Thursday, February 9, 2012

What do we need to be a church?

Most clergy have had a conversation that goes something like this.

"So, what do you do?"

"I'm a minister. Of a church."

"Oh, how interesting. Personally, I need a church to find God. I can worship God just as well on the golf course."

Most of us ministers are too polite to say anything in response to this kind of lame excuse.

But it does raise the question: Just what do you need to be a Christian? What do you need to have to be a church?

The problem with the golf course comment is that one thing Christians do need is other Christians. You can have a vague sense of spirituality on your own, but Christianity is a really communal kind of faith. We live out our Christian faith in the company of other Christians from whom we learn, and with whom we live and grow. That's why the New Testament compares the church to a body with many members. Christians need community.

But beyond that, and faith in Jesus, what do we need in order to be considered a church? If you are over a certain age and grew up in the church, you might say, "A building," "A minister," perhaps "A choir," or "A pulpit."

But in this "post-Christian" age, when the church is no longer at the centre of society, many -- maybe most -- of the things we once thought were essential, that you couldn't have a church if you didn't have them, are becoming less and less important.

When the Christian church started, and within a few years spread throughout the ancient world, it didn't have any of these things. There were no buildings, other than people's houses. There were no ministers, in the sense of specially educated professionals who led the church. There were no choirs, or hymn books or pulpits.

And just like they didn't need these things back then, people are discovering that we don't need them now. And all over Canada, the United States and Europe -- but especially in the areas of the world where Christianity is exploding in new growth, like China, Africa and Latin America -- communities of Christians are forming that have very few of the trappings that many of us grew up thinking you couldn't have a church without.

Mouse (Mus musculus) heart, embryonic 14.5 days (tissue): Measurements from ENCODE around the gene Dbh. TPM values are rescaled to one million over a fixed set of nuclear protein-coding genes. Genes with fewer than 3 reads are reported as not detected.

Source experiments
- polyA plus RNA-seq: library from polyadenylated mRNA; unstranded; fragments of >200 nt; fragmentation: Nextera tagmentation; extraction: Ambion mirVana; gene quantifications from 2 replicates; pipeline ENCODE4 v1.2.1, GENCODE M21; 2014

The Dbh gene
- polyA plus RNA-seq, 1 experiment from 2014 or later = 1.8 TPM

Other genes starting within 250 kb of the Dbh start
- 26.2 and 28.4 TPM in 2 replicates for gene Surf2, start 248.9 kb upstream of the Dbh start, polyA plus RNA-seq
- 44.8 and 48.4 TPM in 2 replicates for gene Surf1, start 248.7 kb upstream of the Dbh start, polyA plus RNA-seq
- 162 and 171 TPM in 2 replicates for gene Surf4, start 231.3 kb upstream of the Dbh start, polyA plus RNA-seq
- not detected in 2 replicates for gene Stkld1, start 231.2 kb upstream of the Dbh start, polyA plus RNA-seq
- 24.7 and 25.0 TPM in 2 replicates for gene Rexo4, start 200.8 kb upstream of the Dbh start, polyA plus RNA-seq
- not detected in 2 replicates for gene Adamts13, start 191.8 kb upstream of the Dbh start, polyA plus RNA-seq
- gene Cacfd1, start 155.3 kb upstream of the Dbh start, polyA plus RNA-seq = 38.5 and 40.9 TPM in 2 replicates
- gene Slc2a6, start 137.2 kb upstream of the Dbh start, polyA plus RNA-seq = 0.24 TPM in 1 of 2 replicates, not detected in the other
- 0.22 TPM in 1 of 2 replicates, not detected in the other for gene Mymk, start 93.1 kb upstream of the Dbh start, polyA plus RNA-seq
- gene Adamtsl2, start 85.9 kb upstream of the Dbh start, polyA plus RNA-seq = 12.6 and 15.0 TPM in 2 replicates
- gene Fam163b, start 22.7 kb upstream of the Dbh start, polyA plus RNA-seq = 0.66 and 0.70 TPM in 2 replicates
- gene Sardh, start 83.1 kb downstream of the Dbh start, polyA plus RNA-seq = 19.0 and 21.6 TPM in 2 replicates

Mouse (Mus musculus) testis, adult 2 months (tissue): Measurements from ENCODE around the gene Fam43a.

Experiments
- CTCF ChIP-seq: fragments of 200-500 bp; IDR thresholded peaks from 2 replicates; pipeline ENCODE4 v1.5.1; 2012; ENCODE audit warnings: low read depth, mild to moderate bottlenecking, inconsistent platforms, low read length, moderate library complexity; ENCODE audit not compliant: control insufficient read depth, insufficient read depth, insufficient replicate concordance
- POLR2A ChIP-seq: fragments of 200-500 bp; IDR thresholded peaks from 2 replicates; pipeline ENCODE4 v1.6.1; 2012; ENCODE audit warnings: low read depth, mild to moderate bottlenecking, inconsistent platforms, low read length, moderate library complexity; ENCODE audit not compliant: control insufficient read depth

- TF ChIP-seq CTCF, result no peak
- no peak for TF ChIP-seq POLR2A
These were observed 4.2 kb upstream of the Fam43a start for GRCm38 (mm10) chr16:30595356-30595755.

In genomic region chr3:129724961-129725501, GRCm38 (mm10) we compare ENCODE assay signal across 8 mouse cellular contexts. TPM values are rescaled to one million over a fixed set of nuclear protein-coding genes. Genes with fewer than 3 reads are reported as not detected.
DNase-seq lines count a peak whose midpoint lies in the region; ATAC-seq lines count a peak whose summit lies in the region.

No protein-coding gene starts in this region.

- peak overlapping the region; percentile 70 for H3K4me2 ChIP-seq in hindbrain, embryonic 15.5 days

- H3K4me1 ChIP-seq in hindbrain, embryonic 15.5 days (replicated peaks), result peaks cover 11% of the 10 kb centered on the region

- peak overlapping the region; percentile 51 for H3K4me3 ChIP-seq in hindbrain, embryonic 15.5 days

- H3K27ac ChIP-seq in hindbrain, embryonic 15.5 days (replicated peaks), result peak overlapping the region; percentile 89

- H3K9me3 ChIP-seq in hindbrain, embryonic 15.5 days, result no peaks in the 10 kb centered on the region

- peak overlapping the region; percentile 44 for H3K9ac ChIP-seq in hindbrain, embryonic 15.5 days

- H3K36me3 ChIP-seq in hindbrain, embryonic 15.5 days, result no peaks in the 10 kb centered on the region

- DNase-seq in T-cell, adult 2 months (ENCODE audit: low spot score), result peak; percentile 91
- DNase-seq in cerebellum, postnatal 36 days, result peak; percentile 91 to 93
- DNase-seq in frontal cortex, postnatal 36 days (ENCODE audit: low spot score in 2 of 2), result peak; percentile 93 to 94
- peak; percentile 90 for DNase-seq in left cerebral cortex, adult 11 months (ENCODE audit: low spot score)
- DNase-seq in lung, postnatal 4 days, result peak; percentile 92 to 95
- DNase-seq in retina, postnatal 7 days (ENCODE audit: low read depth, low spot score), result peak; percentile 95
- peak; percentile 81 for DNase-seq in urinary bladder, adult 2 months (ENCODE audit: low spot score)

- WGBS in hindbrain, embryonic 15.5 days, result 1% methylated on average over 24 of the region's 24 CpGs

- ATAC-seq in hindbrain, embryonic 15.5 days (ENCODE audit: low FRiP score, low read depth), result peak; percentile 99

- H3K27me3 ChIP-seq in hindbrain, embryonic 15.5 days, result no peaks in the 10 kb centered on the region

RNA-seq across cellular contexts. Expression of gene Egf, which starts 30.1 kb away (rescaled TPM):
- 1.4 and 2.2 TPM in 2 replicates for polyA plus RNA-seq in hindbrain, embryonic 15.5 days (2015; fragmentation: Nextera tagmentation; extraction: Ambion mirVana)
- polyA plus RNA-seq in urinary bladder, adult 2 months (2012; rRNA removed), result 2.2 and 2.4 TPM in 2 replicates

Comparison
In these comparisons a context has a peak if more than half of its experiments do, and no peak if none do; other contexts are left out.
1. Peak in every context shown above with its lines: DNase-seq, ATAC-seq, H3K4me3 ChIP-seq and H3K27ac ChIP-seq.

The fact is, it's getting harder and harder to maintain the infrastructure of the church that existed even fifty years ago. The cost of keeping a building and paying a full-time minister is getting to be prohibitive. For that reason, churches are beginning to close.

The deeper reason behind why it's getting harder, though, is that spiritually hungry people are no longer finding nourishment in many of the things that churches think they have to do if they're going to be a church -- putting on a Sunday worship service, paying somebody to visit you in the hospital, conducting weddings and funerals, or having space to hold all kinds of mid-week groups and activities.

Spiritually hungry people are searching for communities that will connect them with God and give meaning to their lives, and teach them how to make a difference in a hurting a broken world.

So, what do we need to have if we're going to do that? What's essential? And what can we get along without?

I'd appreciate comments on these questions. And I'll address them further in future posts.

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